We hardly even need a step by step answer to get us out of our situation. See Job and his friends for that one. We simply need to be with each other silently for days if it takes. But we need to be able to come to each other with our fears and be both receptive enough to listen to each other’s fears and also willing enough ourselves to let our guards down.

I sense there is need for a ton of support out there based on what so many people are afraid of today. We are afraid of so much, when instead, we need to recognize how good fear is if we direct it towards the only Person worth our intense focus. We need to reach out to others when we are afraid because we are designed to cope with each other.


The authors of Mastering Fear tie handling fear in a healthy manner to the laws of success. They state, “successful people recognize their need for support and consistently see reaching out to others as a strength rather than a weakness.” (P. 51) The authors’ desire was to figure out elements of successful people and found their approach to fear being a key factor.

I make this final note because it means when we are viewing a person who has made it in our field or conquered a major obstacle in life we do a great disservice to ourselves believing they just toughed it out or set out on their own and made their course corrections all by themselves. Not at all. They became fearful just like anyone else but found the humble courage to ask others for advice, to express their fears and to move forward by doing so. We truly are wired to help each other.

Change Anyway

One day, an emo girl goes to school wearing a complex layering of autumn clothes she purchased at Urban Outfitters because she likes the way the outfit looks. For one day she has traded in her black band shirt, black skinny jeans, black backpack, and black finger nail polish for orange, red and brown. And layers. Lots of layers.

But she faces ridicule. Peers have no idea who she is trying to be. She shouldn’t wear the outfit according to the hipster kids and the emo kids. They’re all letting her know it.

And she knew this was going to be the reaction from everyone. So she never wears it.

Actually never buys it. She just plays the above scene in her head in the fitting room and leaves.


This scenario is me within every corner of life. If I feel I want to change something, I end up not changing because of the fear of drawing attention. I can’t get past the initial hour of being noticed. Or minute.20161015_130458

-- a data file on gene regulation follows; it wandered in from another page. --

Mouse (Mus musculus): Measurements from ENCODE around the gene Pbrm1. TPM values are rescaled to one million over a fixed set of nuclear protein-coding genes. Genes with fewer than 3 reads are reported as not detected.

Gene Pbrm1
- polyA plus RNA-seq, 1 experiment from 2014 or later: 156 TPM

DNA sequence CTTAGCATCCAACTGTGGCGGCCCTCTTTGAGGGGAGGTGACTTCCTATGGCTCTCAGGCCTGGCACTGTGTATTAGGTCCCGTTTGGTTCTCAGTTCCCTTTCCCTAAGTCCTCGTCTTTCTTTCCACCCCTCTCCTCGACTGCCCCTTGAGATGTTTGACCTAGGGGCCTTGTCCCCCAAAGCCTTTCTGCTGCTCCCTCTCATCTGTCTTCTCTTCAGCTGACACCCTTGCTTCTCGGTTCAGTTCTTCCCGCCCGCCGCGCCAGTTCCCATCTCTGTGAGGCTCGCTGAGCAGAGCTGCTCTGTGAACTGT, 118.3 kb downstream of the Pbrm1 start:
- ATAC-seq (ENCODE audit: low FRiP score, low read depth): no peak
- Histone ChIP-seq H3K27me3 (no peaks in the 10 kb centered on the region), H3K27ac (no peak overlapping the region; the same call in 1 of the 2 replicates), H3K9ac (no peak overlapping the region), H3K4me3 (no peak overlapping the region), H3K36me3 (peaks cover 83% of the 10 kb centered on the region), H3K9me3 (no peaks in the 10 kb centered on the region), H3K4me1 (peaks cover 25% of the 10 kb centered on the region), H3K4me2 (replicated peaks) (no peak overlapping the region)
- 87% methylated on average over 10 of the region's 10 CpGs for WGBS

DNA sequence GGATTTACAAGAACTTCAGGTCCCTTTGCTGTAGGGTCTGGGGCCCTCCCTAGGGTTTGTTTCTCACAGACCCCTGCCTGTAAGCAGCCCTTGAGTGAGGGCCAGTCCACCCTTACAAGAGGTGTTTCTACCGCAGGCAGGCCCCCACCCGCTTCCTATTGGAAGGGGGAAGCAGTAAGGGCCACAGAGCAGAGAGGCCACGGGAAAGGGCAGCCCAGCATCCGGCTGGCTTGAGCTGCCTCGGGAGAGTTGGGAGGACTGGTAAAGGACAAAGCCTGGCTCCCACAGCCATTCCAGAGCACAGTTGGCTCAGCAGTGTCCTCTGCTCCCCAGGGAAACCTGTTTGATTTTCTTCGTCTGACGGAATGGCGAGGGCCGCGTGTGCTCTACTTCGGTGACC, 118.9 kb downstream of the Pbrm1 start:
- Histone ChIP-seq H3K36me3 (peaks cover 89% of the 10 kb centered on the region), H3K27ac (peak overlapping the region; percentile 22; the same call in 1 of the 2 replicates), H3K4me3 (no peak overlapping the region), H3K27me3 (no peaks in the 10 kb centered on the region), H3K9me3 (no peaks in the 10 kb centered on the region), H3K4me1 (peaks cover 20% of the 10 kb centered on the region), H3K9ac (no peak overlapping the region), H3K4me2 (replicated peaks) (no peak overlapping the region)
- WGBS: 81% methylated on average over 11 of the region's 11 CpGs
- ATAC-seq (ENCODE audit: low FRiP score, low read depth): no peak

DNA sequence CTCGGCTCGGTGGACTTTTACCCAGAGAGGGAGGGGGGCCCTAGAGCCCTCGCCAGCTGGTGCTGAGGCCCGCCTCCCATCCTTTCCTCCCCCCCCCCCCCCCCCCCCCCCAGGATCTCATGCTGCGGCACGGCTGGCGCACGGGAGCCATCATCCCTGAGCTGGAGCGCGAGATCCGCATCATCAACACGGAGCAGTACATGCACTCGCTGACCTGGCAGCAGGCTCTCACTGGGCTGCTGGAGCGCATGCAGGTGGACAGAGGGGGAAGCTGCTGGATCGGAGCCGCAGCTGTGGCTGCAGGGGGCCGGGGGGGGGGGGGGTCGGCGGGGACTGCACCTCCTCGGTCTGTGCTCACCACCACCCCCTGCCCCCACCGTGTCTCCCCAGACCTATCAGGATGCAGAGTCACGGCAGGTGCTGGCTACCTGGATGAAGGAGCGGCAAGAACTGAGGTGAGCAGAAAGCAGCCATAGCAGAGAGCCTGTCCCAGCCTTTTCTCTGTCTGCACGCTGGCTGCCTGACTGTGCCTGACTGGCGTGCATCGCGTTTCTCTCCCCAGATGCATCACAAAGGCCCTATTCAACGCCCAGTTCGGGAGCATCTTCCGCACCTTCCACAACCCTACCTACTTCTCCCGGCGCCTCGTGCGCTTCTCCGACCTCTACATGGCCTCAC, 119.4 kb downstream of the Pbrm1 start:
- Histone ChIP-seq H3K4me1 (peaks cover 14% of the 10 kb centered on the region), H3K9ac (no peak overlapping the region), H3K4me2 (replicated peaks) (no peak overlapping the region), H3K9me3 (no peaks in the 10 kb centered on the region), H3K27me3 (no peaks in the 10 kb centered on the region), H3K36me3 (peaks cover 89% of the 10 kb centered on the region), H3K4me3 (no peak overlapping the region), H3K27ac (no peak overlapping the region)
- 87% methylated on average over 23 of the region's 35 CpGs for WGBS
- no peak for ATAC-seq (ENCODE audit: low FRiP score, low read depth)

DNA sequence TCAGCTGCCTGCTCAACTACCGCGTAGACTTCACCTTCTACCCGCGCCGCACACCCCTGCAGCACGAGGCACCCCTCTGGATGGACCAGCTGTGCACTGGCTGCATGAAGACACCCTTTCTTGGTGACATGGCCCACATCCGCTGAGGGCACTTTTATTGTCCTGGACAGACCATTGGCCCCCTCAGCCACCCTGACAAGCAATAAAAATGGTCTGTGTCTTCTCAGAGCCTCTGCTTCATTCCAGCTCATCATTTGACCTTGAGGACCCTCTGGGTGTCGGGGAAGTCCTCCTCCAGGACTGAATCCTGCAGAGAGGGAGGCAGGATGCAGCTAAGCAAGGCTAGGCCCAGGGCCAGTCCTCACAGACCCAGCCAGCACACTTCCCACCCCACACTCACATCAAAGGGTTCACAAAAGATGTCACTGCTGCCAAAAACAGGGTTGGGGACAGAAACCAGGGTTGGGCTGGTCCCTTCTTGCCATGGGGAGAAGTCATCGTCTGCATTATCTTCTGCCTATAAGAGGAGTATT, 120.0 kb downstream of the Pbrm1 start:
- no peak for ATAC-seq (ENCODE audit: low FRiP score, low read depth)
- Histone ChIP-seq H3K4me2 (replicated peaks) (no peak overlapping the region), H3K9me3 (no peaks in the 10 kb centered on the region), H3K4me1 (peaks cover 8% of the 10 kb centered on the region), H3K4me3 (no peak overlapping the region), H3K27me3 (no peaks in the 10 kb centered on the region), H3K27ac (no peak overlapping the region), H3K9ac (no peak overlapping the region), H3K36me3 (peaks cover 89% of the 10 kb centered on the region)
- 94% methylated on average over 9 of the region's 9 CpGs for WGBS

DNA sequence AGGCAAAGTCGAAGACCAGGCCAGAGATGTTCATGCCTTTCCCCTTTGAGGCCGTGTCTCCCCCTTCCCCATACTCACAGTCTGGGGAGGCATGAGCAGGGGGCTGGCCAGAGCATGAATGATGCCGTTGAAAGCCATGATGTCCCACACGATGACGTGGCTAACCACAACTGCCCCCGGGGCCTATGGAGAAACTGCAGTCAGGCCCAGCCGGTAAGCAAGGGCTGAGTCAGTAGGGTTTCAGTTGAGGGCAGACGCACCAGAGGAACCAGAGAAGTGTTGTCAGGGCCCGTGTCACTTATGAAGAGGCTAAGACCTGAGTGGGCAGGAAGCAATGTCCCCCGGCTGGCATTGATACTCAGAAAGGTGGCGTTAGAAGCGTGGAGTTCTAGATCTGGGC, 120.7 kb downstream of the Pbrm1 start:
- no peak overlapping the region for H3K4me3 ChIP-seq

Every now and then, miraculously, I get through something new for a month. But that’s only a month. Is this really me?

But once the shock value of a month has worn off with every single person in my life I encounter, a funny thing occurs. They stop noticing. They will start to see me for who I am plus this change.

Outer changes like clothes or a new haircut are the most striking changes and have the greatest initial reaction.

But what if we want to go to the gym more often? This fear is rooted in something that makes no sense at all.

Can’t do something different because I can’t draw attention to doing something new.

Can’t face the hazing that will come from people who just know I won’t follow through and keep going to the gym.

I kid you not, those fears would flood my mind when it came to working out. You know, to do an activity designed to literally change me for the better.


We fear quitting to smoke because we forgot what it’s like not smoking. We fear changing careers because we are known only for what we have worked on up till now. We fear making ourselves better because then we have to explain how we got better.

Those are the lamest forms of fear. The absolute lamest.

You have to value yourself enough in order to make the changes you know you have to make. And yeah, people are going to notice. But as long as you know you are becoming more yourself, keep on changing.

Stop fearing becoming the better version of yourself you know you’ve wanted to become.

Wow. What an absolutely lame form of fear.

Live Your Identity

When you live with a shovel in your hand,
Tossing dirt on yourself in the pit you made,
You are dead.
When you live adjusting your mask so others see it just right,
Assuring others are fooled with your perfected painful presentation,
You are dead.
When you live running past opportunity,
Fearful of all the failures you foresee,
You are dead.

But when you find your identity
you serve others,
When you live your identity
you live wide awake,
When you rest in your identity
you honor what you are made for.